Our results for 2024 are as follows:




Common Toad



Common Frog



Great Crested Newt



Smooth Newt




We are thrilled to have saved so many amphibians from road mortality this year. Although it is devastating to also have to report on so many deceased amphibians, these figures will be useful to allow us to target our efforts in the correct areas next year.

As part of the toad patrol project, we have given training to toad patrollers (both in-person at toad crossings and as a webinar). Training has focused on amphibian ID, how to safely patrol and the importance of biosecurity in preventing the spread of amphibian diseases and non-native species. We also recently built on the success of the toad patrols with a non-members meeting, where patrollers (and other people interested in getting involved with Notts ARG) were invited for an evening of talks about the exciting work that we can do and the ways that they can get involved. Off the back of the meeting, we have had several new members sign up as Notts ARG members, and we recently took many of these new members on an amphibian training survey where they got the chance to see, ID and handle Common Frogs, Great Crested Newts and Smooth Newts (without the stress of a road!).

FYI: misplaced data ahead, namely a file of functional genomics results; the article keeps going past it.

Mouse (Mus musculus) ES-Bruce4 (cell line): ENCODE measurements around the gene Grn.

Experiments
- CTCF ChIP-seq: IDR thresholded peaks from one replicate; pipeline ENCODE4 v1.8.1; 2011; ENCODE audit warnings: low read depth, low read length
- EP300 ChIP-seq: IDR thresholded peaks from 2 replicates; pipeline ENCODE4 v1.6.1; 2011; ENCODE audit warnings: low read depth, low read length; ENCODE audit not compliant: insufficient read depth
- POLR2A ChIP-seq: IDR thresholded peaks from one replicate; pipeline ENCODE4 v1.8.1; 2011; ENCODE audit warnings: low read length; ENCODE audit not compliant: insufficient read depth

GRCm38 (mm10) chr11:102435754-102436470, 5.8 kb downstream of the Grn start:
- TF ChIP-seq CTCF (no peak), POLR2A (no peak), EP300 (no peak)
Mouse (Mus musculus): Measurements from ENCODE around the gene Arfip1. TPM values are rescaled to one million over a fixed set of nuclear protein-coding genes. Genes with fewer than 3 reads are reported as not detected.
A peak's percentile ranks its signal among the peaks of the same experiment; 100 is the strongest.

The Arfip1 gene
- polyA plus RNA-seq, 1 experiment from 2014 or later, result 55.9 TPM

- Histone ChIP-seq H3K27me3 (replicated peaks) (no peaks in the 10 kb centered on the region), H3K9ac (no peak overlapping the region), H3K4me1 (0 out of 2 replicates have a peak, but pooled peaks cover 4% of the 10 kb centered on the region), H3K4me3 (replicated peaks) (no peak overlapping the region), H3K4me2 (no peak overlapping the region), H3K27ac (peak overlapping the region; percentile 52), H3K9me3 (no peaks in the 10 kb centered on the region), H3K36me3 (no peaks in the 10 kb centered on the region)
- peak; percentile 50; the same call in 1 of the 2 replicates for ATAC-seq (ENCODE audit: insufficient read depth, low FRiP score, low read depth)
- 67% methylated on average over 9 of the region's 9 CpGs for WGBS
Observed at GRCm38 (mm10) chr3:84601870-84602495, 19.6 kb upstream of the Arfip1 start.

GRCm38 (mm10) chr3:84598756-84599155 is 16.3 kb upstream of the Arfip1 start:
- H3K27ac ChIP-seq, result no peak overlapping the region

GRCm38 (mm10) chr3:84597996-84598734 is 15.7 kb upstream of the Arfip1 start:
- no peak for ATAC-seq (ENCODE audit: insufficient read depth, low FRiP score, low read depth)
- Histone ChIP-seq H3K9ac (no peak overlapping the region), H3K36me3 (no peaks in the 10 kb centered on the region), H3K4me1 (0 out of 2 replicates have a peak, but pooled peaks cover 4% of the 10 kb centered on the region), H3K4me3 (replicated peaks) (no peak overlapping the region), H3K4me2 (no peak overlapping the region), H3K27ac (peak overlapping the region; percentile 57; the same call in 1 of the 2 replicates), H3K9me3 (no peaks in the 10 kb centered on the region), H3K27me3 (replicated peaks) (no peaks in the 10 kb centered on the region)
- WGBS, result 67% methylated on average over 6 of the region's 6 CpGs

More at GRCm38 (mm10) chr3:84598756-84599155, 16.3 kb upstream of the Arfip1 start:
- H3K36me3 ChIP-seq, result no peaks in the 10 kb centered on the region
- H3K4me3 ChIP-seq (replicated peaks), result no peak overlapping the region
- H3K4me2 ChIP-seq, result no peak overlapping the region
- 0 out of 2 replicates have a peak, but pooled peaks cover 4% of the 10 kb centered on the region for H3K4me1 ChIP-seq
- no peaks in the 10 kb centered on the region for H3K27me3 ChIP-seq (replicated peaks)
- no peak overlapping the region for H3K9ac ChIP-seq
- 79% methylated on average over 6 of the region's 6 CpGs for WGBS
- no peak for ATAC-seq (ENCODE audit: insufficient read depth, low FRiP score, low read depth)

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If you are interested in learning more about toad patrols or getting involved yourself, please contact our Toad Patrol Coordinator Kay at

Amphibian Watch

Posted on Tuesday 2nd January, 2024

I am sure everyone is getting tired of all this rain and feeling rather depressed by it all.

However, every cloud can have a silver lining.

Cloudy skies at this time of year tend to lead to milder nights, which with a bit of rain can lead to ideal conditions to see amphibians starting to return to ponds and other water bodies to breed.

Luckily I managed to build  2 small wildlife ponds in my garden about 4 years ago, and over time they have been populated by Smooth Newts and the odd Common Frog.